Group backs Senate renewal of anti-terrorism law

A coalition of groups representing civil libertarians, gun owners and physicians on Wednesday issued a last-minute plea to congressional negotiators to accept the Senate-passed version of a bill to reauthorize a 2001 anti-terrorism law.

The USA PATRIOT Act was enacted shortly after the Sept. 11, 2001, terrorist attacks. Sixteen provisions of the law are set to expire by the end of this year. Both chambers have passed versions of reauthorization legislation, but they have significant differences. The Senate measure contains language that would implement stricter oversight over the FBI's terrorism surveillance and investigatory activities.

Documents recently made available to the public show that FBI lawyers have been investigating 13 cases of surveillance abuses. Those are cases where FBI agents allegedly spied on suspects without obtaining the proper permissions and oversight needed. The information emerged as a result of a lawsuit filed by the Electronic Privacy Information Center.

The results of the Freedom of Information Act lawsuit undermine the Justice Department's argument throughout congressional hearings this year that lawmakers do not need to implement more mechanisms to oversee FBI surveillance. The department argues that there has been no evidence to prove that agents have abused their powers.

House and Senate negotiators had been scheduled to work on reconciling the different versions last week. But House leaders have delayed even naming conferees.

Staffers from both chambers have been gathering informally to discuss details of the bill. Justice's representatives have been attending those meetings.

"The only reason that they are in the meetings is not to negotiate but to answer questions about the use of law enforcement authority," said Terry Shawn, a spokesman for House Judiciary Committee Chairman James Sensenbrenner, R-Wis.

But news of Justice's presence in the pre-conference meetings angered some coalition members. Michael Ostrolenk, the director of government affairs for the Association of American Physicians and Surgeons, said Justice's attendance is disturbing.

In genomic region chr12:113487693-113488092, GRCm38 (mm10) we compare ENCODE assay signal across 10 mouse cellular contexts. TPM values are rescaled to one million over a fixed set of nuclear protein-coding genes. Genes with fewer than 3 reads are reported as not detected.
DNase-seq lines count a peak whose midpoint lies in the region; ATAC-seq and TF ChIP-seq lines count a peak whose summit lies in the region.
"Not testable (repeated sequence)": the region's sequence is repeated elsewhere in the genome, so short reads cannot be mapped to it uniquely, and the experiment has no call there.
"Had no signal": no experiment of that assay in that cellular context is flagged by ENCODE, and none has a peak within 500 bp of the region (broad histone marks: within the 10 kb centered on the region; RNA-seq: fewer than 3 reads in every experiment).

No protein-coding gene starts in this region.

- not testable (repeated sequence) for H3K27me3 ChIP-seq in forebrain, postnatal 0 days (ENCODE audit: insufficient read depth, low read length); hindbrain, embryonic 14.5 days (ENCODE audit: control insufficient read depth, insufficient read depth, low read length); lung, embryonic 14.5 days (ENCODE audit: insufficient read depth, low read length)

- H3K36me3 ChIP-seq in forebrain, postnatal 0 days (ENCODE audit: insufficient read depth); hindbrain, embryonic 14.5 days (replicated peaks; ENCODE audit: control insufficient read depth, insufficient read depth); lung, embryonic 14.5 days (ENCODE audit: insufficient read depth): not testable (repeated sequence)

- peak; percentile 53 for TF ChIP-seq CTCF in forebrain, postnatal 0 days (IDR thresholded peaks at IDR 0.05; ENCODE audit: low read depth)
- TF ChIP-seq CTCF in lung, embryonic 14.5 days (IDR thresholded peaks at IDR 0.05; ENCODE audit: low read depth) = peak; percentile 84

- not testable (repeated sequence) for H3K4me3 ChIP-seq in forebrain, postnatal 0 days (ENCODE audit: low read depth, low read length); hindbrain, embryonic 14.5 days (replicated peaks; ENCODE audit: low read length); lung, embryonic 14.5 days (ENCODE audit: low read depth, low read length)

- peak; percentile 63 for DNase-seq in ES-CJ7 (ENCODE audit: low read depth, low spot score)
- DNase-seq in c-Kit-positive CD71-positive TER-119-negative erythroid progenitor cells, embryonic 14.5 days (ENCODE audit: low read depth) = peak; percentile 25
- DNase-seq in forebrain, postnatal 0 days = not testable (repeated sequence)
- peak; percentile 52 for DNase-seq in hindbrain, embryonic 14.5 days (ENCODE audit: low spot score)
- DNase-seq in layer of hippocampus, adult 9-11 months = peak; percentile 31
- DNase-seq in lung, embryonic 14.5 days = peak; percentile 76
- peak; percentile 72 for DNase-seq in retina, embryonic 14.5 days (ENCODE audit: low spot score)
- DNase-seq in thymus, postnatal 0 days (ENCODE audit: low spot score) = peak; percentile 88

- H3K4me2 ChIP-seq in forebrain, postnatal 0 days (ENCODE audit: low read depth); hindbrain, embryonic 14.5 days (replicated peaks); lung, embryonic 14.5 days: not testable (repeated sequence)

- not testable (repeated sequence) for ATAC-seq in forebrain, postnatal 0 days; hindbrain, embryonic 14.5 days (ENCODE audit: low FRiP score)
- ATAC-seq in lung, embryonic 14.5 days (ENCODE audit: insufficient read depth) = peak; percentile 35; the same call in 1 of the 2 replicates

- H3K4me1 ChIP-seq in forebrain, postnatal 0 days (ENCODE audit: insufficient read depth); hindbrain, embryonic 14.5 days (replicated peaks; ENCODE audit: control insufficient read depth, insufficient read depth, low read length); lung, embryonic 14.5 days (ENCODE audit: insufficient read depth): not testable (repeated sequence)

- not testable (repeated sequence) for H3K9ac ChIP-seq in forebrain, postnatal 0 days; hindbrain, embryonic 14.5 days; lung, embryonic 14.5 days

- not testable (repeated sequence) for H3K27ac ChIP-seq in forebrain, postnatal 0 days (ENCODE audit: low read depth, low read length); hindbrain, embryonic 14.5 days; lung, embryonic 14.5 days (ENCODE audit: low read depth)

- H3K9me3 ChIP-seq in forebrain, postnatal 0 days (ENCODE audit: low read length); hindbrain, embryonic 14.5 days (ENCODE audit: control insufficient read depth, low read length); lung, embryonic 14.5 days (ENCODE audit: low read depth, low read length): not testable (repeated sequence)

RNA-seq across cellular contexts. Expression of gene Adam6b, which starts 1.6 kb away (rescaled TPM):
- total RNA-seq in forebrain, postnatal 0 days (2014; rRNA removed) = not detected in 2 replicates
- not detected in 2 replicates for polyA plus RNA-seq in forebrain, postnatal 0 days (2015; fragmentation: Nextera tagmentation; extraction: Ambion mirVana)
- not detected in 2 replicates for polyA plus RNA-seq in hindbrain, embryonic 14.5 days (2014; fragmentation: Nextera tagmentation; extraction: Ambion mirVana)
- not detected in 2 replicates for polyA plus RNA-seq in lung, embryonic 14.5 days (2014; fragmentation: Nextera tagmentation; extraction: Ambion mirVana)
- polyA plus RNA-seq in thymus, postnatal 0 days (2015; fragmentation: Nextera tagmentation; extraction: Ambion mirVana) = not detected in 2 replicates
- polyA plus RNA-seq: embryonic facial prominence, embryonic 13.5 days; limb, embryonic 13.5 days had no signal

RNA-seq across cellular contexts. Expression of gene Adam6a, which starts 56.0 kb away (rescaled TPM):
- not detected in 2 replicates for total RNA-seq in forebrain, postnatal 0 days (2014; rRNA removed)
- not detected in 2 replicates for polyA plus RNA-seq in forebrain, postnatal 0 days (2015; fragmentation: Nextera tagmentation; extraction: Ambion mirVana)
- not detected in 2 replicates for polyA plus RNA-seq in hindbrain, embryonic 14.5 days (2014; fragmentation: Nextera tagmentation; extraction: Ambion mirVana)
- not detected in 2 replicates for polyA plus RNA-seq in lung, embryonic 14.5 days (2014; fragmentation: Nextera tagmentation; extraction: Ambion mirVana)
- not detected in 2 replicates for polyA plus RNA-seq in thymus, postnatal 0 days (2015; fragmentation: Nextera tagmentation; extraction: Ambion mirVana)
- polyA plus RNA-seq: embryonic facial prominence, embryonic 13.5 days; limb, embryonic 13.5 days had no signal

"We find that very, very disturbing, and members who took an oath vowing to observe the separation of powers should immediately call for the withdrawal of these [department] officials from the meetings," he said.

Justice officials could not be reached for comment Wednesday afternoon.

Stay up-to-date with federal news alerts and analysis — Sign up for GovExec's email newsletters.
FROM OUR SPONSORS
JOIN THE DISCUSSION
Close [ x ] More from GovExec
 
 

Thank you for subscribing to newsletters from GovExec.com.
We think these reports might interest you:

  • Forecasting Cloud's Future

    Conversations with Federal, State, and Local Technology Leaders on Cloud-Driven Digital Transformation

    Download
  • The Big Data Campaign Trail

    With everyone so focused on security following recent breaches at federal, state and local government and education institutions, there has been little emphasis on the need for better operations. This report breaks down some of the biggest operational challenges in IT management and provides insight into how agencies and leaders can successfully solve some of the biggest lingering government IT issues.

    Download
  • Communicating Innovation in Federal Government

    Federal Government spending on ‘obsolete technology’ continues to increase. Supporting the twin pillars of improved digital service delivery for citizens on the one hand, and the increasingly optimized and flexible working practices for federal employees on the other, are neither easy nor inexpensive tasks. This whitepaper explores how federal agencies can leverage the value of existing agency technology assets while offering IT leaders the ability to implement the kind of employee productivity, citizen service improvements and security demanded by federal oversight.

    Download
  • IT Transformation Trends: Flash Storage as a Strategic IT Asset

    MIT Technology Review: Flash Storage As a Strategic IT Asset For the first time in decades, IT leaders now consider all-flash storage as a strategic IT asset. IT has become a new operating model that enables self-service with high performance, density and resiliency. It also offers the self-service agility of the public cloud combined with the security, performance, and cost-effectiveness of a private cloud. Download this MIT Technology Review paper to learn more about how all-flash storage is transforming the data center.

    Download
  • Ongoing Efforts in Veterans Health Care Modernization

    This report discusses the current state of veterans health care

    Download

When you download a report, your information may be shared with the underwriters of that document.